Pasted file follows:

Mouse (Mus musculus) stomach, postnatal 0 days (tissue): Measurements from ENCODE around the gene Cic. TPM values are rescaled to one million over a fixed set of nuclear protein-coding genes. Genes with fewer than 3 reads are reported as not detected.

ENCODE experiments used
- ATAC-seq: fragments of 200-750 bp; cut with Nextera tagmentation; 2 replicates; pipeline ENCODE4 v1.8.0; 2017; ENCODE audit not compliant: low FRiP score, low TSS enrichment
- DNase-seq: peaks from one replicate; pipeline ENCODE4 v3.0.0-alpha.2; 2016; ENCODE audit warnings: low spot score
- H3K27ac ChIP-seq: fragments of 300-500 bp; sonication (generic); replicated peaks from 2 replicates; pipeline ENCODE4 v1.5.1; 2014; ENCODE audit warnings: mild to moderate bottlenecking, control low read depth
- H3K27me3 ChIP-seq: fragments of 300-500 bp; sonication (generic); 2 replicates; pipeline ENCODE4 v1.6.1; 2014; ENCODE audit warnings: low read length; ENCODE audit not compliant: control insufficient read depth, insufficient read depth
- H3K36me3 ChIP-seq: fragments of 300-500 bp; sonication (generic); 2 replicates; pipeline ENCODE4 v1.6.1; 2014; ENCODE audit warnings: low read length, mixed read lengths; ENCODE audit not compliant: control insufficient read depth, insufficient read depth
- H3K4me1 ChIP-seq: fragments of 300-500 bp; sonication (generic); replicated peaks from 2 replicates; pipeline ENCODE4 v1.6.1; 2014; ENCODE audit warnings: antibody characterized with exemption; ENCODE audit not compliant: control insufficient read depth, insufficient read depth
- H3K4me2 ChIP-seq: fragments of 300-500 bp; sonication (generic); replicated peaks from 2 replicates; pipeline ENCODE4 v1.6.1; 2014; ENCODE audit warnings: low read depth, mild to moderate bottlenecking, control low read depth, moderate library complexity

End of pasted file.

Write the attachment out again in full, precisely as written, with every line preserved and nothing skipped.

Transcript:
Mouse (Mus musculus) stomach, postnatal 0 days (tissue): Measurements from ENCODE around the gene Cic. TPM values are rescaled to one million over a fixed set of nuclear protein-coding genes. Genes with fewer than 3 reads are reported as not detected.

ENCODE experiments used
- ATAC-seq: fragments of 200-750 bp; cut with Nextera tagmentation; 2 replicates; pipeline ENCODE4 v1.8.0; 2017; ENCODE audit not compliant: low FRiP score, low TSS enrichment
- DNase-seq: peaks from one replicate; pipeline ENCODE4 v3.0.0-alpha.2; 2016; ENCODE audit warnings: low spot score
- H3K27ac ChIP-seq: fragments of 300-500 bp; sonication (generic); replicated peaks from 2 replicates; pipeline ENCODE4 v1.5.1; 2014; ENCODE audit warnings: mild to moderate bottlenecking, control low read depth
- H3K27me3 ChIP-seq: fragments of 300-500 bp; sonication (generic); 2 replicates; pipeline ENCODE4 v1.6.1; 2014; ENCODE audit warnings: low read length; ENCODE audit not compliant: control insufficient read depth, insufficient read depth
- H3K36me3 ChIP-seq: fragments of 300-500 bp; sonication (generic); 2 replicates; pipeline ENCODE4 v1.6.1; 2014; ENCODE audit warnings: low read length, mixed read lengths; ENCODE audit not compliant: control insufficient read depth, insufficient read depth
- H3K4me1 ChIP-seq: fragments of 300-500 bp; sonication (generic); replicated peaks from 2 replicates; pipeline ENCODE4 v1.6.1; 2014; ENCODE audit warnings: antibody characterized with exemption; ENCODE audit not compliant: control insufficient read depth, insufficient read depth
- H3K4me2 ChIP-seq: fragments of 300-500 bp; sonication (generic); replicated peaks from 2 replicates; pipeline ENCODE4 v1.6.1; 2014; ENCODE audit warnings: low read depth, mild to moderate bottlenecking, control low read depth, moderate library complexity